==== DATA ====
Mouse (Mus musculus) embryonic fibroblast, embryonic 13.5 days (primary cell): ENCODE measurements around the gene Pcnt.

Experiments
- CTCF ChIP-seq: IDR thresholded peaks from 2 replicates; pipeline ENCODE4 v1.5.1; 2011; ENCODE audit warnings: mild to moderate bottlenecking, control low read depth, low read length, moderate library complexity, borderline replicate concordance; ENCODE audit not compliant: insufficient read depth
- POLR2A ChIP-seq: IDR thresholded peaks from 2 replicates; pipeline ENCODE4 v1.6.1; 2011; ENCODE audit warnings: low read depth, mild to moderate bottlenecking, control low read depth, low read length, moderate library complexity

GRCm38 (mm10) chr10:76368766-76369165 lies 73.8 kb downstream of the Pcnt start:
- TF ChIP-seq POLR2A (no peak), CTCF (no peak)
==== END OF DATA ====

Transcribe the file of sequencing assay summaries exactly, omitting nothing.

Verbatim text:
Mouse (Mus musculus) embryonic fibroblast, embryonic 13.5 days (primary cell): ENCODE measurements around the gene Pcnt.

Experiments
- CTCF ChIP-seq: IDR thresholded peaks from 2 replicates; pipeline ENCODE4 v1.5.1; 2011; ENCODE audit warnings: mild to moderate bottlenecking, control low read depth, low read length, moderate library complexity, borderline replicate concordance; ENCODE audit not compliant: insufficient read depth
- POLR2A ChIP-seq: IDR thresholded peaks from 2 replicates; pipeline ENCODE4 v1.6.1; 2011; ENCODE audit warnings: low read depth, mild to moderate bottlenecking, control low read depth, low read length, moderate library complexity

GRCm38 (mm10) chr10:76368766-76369165 lies 73.8 kb downstream of the Pcnt start:
- TF ChIP-seq POLR2A (no peak), CTCF (no peak)